After unwarranted trade wars, a pandemic depression, proxy wars, energy and food crises, global economic prospects will be further penalized by the US Federal Reserve’s aggressive hikes and collateral damage worldwide.
From early 2020 to early 2021, the Fed funds rate had been at 0.25%. Though the inflation rate in the US slowed for the third month to 8.2% in September 2022, it remained above market forecasts.
The energy index increased almost 20%, while the increase in the cost of food (over 11%) was close to its highest since 1979. Moreover, the core rate which excludes volatile food and energy, rose to 6.6%, the highest since August of 1982, and above market expectations. Inflationary pressures remain elevated (Figure).
Recently, the Fed raised the rate to 3.75%-4%. It was a sixth consecutive hike and the fourth straight three-quarter point increase, pushing borrowing costs to a new high since 2008.
Since the onset of 2020, the Fed has made two cardinal mistakes. Ignoring the WHO’s warnings about the international spread of the Covid-19, it began to cut rates only belatedly in March 2020. The second mistake ensued after mid-year 2021, when inflation started to climb rapidly. Instead of a timely response, the Fed chairman Jerome Powell downplayed the threat of soaring prices calling them “transitionary.”
Despite multiple red flags since then, the rate hikes’ net effects continue to be underestimated. Last January, I warned that US inflation is the global risk of 2022. Until then, the Fed had largely ignored soaring inflation. Due to the belated response, I expected the ensuing risks to penalize the ailing global recovery.
In February, after the disastrous failure of international diplomacy over Ukraine, I cautioned that global recovery is fading and the world economy must cope with the risk of stagflationary recession.
In the first week of March, I predicted that the unwarranted proxy war in Ukraine would “severely penalize Ukraine, Russia, the US and the NATO, Europe, developing countries and the global economy” which would compound the threats of energy and food inflation.
The Fed’s rampage toward 5%
In September, I predicted that US inflation and aggressive rate hikes are pushing the West into recession territory, while collateral damage is derailing development elsewhere.
As I projected then, the Fed was preparing another 75-point hike, followed by another 50-points hike. That would take the year-end rate to 4.5%.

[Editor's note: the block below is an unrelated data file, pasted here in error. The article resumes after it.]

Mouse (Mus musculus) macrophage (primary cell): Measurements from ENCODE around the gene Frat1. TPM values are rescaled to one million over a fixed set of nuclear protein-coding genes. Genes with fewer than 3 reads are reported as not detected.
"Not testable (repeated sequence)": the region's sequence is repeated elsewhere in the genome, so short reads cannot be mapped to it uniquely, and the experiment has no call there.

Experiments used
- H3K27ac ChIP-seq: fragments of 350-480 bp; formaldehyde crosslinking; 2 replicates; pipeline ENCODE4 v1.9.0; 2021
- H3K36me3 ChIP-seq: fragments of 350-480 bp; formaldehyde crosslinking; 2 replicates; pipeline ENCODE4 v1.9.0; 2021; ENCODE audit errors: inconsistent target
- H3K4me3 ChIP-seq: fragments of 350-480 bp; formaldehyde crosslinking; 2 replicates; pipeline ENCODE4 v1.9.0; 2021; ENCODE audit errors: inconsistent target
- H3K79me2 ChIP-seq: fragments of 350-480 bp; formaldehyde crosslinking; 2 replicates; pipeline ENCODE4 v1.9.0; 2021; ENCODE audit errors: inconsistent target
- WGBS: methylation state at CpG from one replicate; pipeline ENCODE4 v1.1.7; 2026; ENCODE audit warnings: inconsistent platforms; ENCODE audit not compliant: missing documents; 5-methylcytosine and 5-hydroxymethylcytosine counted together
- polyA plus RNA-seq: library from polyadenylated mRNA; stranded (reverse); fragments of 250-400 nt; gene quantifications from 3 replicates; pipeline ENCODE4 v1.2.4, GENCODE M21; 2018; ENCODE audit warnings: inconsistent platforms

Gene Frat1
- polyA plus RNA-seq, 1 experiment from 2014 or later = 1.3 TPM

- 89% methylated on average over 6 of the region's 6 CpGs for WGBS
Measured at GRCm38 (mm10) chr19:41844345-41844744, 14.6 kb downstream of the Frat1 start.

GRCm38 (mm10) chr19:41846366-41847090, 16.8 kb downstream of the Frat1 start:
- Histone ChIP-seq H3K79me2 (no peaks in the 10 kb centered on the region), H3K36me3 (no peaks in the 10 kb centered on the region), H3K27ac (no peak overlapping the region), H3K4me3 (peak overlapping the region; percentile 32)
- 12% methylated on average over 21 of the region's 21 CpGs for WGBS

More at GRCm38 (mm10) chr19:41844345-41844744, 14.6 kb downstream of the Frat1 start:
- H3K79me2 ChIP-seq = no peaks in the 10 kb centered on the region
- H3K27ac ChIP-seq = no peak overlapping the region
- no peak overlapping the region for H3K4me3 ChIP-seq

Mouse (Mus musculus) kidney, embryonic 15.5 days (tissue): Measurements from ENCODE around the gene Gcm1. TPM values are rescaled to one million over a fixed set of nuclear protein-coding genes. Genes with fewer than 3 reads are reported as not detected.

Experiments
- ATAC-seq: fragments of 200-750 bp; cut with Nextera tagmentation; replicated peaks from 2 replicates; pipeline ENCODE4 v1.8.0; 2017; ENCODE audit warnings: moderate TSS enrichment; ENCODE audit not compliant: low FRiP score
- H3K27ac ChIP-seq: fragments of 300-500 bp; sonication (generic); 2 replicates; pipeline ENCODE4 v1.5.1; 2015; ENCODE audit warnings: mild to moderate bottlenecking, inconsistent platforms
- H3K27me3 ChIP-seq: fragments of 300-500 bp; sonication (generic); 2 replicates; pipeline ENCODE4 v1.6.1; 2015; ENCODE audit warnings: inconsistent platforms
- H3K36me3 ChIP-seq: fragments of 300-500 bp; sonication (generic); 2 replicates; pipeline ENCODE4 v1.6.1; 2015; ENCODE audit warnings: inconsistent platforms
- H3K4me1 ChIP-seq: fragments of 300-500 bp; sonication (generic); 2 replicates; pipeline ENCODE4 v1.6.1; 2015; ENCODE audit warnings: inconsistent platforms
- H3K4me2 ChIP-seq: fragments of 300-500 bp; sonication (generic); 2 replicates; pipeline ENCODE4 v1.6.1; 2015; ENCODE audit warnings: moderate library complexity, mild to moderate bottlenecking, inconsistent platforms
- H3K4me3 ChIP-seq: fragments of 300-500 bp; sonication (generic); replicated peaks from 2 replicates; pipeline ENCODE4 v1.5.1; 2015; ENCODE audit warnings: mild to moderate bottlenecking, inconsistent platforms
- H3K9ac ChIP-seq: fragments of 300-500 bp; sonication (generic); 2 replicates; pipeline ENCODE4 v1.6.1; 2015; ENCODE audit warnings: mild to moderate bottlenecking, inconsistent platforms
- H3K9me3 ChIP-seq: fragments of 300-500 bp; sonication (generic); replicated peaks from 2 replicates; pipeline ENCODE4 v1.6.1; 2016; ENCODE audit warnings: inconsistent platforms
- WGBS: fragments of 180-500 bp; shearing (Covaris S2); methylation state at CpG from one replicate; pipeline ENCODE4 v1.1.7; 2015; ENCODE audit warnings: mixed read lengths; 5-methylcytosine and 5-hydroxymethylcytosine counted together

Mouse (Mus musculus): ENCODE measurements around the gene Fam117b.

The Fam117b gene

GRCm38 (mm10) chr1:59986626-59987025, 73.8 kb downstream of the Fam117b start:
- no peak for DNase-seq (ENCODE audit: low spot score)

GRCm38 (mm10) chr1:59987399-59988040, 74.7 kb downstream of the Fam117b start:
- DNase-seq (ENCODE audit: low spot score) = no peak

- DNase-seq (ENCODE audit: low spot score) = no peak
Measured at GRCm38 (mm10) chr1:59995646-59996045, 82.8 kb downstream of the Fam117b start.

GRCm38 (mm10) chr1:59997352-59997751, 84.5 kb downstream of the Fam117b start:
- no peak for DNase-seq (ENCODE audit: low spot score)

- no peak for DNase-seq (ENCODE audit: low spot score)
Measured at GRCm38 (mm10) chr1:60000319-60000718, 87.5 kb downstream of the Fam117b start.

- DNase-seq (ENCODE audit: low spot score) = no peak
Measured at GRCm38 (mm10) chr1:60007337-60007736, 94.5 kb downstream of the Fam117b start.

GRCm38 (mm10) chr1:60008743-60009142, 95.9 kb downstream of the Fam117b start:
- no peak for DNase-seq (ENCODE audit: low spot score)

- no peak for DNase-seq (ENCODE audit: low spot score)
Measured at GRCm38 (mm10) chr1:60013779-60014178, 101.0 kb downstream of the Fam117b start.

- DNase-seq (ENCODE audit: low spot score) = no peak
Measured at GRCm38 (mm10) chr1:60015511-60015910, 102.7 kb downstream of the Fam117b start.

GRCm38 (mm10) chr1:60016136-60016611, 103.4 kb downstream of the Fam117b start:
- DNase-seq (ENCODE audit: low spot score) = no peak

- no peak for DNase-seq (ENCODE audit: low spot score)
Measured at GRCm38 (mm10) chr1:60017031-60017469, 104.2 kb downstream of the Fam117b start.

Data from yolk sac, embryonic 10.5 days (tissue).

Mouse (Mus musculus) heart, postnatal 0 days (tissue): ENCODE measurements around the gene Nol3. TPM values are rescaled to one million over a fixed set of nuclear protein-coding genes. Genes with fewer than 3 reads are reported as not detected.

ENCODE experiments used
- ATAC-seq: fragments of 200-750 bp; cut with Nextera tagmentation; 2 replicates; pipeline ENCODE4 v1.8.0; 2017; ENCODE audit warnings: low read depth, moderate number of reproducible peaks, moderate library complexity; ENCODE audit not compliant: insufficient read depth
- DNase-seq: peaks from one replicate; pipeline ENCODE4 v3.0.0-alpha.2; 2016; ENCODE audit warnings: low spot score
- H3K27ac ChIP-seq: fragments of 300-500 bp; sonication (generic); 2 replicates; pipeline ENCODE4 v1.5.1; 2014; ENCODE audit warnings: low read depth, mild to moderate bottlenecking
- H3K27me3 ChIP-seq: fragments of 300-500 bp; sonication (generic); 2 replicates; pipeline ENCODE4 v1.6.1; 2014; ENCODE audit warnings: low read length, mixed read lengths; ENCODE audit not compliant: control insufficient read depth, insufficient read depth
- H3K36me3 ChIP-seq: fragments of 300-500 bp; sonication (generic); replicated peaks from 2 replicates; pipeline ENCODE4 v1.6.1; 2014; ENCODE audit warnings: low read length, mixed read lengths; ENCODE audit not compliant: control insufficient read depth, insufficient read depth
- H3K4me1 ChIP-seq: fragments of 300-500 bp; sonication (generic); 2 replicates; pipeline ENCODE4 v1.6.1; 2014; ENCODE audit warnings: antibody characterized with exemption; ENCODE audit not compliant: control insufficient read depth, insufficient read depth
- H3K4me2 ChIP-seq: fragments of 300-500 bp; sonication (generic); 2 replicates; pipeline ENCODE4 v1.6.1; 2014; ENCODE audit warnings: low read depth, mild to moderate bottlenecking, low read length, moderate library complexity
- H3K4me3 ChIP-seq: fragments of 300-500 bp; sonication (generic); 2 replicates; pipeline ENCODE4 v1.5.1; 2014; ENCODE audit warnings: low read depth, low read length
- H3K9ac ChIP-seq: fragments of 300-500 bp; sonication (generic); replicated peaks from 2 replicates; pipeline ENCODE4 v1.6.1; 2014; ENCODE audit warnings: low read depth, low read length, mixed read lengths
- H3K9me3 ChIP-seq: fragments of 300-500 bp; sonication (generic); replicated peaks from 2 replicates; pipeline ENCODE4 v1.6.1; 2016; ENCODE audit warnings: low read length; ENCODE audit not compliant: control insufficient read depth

What next? While the markets hoped for a smaller hike in December, Fed chair Powell noted the ultimate level of interest rates will be higher than previously expected.
Assuming still another 50 points hike in the first quarter of 2023, the Fed seems to be aiming at a rate of 5%. But will that prove “terminal”?
Trade wars, deglobalization and unwarranted conflicts tend to foster inflation. Will their impact really diminish by March 31, 2023? And what about energy and food inflation, and the new pandemic variants?
If assumptions are flawed, corrections ensue in the markets.
Toward an inclusive global monetary system
If the Fed’s monetary pain isn’t enough, the White House’s foreign policy fosters runaway inflation and elevated uncertainty. The net effect has been the lethal mix of a global energy crisis and what the UN Secretary-General Antonio Guterres has called the “meltdown of the global food system.”
As aggressive rate hikes continue to push the US, the UK, and Europe toward a stagflationary recession, peace talks are avoided in Ukraine whereas war rhetoric is gaining in Taiwan and several other international “hot spots.”
Indeed, a rapid, proactive diplomacy has not been the objective in Ukraine. Instead, as US defense secretary Lloyd Austin acknowledged in late April: “We want to see Russia weakened.” Today it seems that the effective strategic objective is to undermine China’s economy, even at the expense of Chinese, Asian and global economic prospects.
Aggressive rate hikes are predicated on greater unemployment and income polarization in America and worldwide. It is the 1980s déjà vu all over again, but with lost years in many advanced and emerging economies, and lost decades in developing countries. The difference is that today’s international environment is far more dire.
That’s what happens when the monetary policy of a single major country dominates the global economic prospects. Effectively, 332 million people dictate the future of 8 billion people. It is a system mired in conflicts of interests; and a system that fosters unwarranted suffering worldwide.
What we need is a monetary system that prioritizes peace and stability, full employment and steady prices – an inclusive system that looks like the world population it is supposed to serve.